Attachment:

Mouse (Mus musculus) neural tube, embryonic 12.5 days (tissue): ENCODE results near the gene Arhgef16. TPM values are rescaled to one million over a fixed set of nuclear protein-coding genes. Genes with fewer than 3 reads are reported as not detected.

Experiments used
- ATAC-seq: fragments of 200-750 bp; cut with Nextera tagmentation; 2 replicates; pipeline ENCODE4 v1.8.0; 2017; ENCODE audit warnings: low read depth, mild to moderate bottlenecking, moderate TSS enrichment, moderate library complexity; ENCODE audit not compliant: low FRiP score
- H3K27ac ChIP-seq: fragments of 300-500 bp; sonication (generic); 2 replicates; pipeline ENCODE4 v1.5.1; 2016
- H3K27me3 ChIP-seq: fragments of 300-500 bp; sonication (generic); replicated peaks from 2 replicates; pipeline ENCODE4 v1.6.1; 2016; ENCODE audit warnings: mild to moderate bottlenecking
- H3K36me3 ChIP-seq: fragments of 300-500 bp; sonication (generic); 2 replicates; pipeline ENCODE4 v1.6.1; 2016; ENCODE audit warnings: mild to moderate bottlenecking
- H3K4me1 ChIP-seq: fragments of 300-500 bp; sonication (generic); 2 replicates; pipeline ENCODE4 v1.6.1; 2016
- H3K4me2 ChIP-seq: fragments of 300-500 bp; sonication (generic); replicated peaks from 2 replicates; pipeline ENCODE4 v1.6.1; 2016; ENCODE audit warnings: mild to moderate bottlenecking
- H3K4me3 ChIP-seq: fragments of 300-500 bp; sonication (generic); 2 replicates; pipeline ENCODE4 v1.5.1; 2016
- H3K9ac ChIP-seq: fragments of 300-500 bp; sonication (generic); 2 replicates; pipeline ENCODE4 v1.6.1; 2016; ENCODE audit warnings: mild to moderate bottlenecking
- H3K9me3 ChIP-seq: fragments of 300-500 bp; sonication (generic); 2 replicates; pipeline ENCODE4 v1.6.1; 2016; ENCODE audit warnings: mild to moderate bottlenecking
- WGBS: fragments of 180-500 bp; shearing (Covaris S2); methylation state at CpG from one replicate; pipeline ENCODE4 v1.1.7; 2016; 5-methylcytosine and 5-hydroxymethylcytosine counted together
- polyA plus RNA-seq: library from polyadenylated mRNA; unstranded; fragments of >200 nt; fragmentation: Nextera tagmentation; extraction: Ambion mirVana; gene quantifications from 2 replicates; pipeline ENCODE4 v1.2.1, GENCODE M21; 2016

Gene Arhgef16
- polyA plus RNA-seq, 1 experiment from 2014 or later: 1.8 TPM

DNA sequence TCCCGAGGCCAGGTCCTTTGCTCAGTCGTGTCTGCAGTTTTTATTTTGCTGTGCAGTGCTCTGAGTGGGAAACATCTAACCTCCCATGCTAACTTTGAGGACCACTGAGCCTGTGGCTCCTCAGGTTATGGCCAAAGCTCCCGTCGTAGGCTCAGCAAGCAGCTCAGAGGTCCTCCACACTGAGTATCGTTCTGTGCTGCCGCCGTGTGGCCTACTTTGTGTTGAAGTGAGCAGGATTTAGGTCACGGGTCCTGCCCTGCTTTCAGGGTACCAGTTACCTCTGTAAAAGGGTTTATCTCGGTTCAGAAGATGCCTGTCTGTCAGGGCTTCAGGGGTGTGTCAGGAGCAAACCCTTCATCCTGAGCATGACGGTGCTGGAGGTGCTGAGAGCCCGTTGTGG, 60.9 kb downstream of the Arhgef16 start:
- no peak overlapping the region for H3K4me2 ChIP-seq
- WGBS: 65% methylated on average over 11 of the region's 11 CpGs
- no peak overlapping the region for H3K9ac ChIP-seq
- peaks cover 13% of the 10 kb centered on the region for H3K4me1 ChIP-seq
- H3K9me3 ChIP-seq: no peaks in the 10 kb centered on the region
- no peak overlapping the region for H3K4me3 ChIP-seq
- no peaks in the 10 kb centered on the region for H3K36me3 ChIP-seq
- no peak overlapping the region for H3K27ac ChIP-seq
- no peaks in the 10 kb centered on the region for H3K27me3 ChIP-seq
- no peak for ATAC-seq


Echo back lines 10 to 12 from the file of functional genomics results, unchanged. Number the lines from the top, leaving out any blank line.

- H3K9ac ChIP-seq: fragments of 300-500 bp; sonication (generic); 2 replicates; pipeline ENCODE4 v1.6.1; 2016; ENCODE audit warnings: mild to moderate bottlenecking
- H3K9me3 ChIP-seq: fragments of 300-500 bp; sonication (generic); 2 replicates; pipeline ENCODE4 v1.6.1; 2016; ENCODE audit warnings: mild to moderate bottlenecking
- WGBS: fragments of 180-500 bp; shearing (Covaris S2); methylation state at CpG from one replicate; pipeline ENCODE4 v1.1.7; 2016; 5-methylcytosine and 5-hydroxymethylcytosine counted together